I Hate Microsoft and Shareholders Should Too
I have been hearing that since I first got paid to do talk radio back in 1988.
Breaking News : I'm not objective. Neither are you. For the most part, objectivity remains a myth. Claiming objectivity is akin to passing off the lie that you've never had an impure thought.
Developing Story : I'm fair. I like to believe all humans strive to be fair to one another. In the financial media -- I know, this is a shock -- most people treat the individuals, companies and stocks they cover fairly.
It's easy to claim that a person is not "objective" or "fair" or is writing "negatively" to knock a stock down or "positively" to pump one up when you lack the first clue about the person.
I interact with a fair number of folks who cover the market daily -- writers from TheStreet and elsewhere. I know several well, some personally.
Double fist tap to the chest, man -- I've never worked or collaborated with a nicer crew. It shocks me that people covering Wall Street could be so cool.
I go a little inside baseball because I understand a considerable chunk of TheStreet's audience might consume a headline that includes I Hate Microsoft and fire off an email to Jim Cramer demanding my termination on grounds that I'm not objective.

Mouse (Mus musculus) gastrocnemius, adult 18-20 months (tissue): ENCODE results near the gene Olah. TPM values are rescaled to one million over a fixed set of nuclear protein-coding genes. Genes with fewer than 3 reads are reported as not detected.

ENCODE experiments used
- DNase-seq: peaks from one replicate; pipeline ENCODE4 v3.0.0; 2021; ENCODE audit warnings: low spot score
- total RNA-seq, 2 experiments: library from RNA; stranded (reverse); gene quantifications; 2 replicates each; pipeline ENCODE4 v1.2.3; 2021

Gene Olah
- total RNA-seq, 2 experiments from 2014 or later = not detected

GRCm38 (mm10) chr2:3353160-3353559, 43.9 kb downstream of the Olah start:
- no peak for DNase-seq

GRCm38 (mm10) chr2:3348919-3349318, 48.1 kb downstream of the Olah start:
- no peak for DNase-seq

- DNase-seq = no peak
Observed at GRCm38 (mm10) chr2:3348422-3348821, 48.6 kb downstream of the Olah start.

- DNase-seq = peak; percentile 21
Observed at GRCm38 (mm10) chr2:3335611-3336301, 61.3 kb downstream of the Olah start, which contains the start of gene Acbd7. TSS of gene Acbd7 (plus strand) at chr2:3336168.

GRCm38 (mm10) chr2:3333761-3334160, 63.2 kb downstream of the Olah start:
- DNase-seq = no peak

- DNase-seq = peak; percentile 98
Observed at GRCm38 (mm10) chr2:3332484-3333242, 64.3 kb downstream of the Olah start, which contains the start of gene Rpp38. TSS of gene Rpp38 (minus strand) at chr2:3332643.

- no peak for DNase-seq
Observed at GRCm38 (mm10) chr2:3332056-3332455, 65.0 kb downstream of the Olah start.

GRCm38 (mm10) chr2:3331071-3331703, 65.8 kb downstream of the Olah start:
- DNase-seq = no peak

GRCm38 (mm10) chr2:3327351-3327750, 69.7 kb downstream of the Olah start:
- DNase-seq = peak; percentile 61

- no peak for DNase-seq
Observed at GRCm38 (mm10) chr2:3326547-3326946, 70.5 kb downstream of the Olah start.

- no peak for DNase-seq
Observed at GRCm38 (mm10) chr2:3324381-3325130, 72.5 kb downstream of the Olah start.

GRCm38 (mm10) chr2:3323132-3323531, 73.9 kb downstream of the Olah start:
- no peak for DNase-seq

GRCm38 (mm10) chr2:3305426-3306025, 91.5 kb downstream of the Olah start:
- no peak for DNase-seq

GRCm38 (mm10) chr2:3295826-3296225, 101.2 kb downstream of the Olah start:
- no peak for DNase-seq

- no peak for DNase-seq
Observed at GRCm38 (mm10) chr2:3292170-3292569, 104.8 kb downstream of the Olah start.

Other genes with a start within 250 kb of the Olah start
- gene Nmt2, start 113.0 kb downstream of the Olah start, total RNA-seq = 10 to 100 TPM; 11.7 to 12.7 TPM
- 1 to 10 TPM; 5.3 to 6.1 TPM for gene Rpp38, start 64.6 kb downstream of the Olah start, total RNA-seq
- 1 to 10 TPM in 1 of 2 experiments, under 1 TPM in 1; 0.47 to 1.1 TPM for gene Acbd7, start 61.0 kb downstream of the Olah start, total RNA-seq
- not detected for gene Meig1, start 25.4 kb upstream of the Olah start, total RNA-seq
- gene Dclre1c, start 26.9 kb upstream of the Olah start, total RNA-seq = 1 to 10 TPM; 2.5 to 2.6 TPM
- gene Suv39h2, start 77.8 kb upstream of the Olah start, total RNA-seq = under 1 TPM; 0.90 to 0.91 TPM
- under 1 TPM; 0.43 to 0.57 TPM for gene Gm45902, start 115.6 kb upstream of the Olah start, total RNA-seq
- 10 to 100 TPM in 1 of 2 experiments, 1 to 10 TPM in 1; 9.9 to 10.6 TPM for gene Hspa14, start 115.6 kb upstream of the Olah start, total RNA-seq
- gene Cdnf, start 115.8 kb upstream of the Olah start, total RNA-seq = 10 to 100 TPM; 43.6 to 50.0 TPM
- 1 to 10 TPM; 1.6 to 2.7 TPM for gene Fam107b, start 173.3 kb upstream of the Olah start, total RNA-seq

I don't like to use the word hate. When I do I prefer to direct it at a thing or concept. In that respect, I have come to hate Microsoft (MSFT) .
Not the people at the company, but the idea of Microsoft, the entity. Think about how you "hate" a sports team.
Sure, I think Ballmer is nuts, but keep it in context; I'm not saying he belongs in a mental institution. I don't wish anything bad on the guy.
I spend my days and nights reading articles about companies and stock.
Nothing I see surprises me. Very little offends me. I can tolerate quite a bit. But, man, I just can't get past the cats who rip an author in the comments section of an article or on Twitter for "hating" or not being "objective" on a company or stock, particularly when it's a dog such as Microsoft.
Granted, Microsoft isn't in nearly as bad shape as Research in Motion (RIMM) (yet), but some of the same principles apply.
I'm talking about principles of investing, not similarities between the two companies, even though there are many .
RIMM bulls who trashed the bears misdirected their anger. It's the same thing MSFT (and Intel (INTC) ) bulls do today.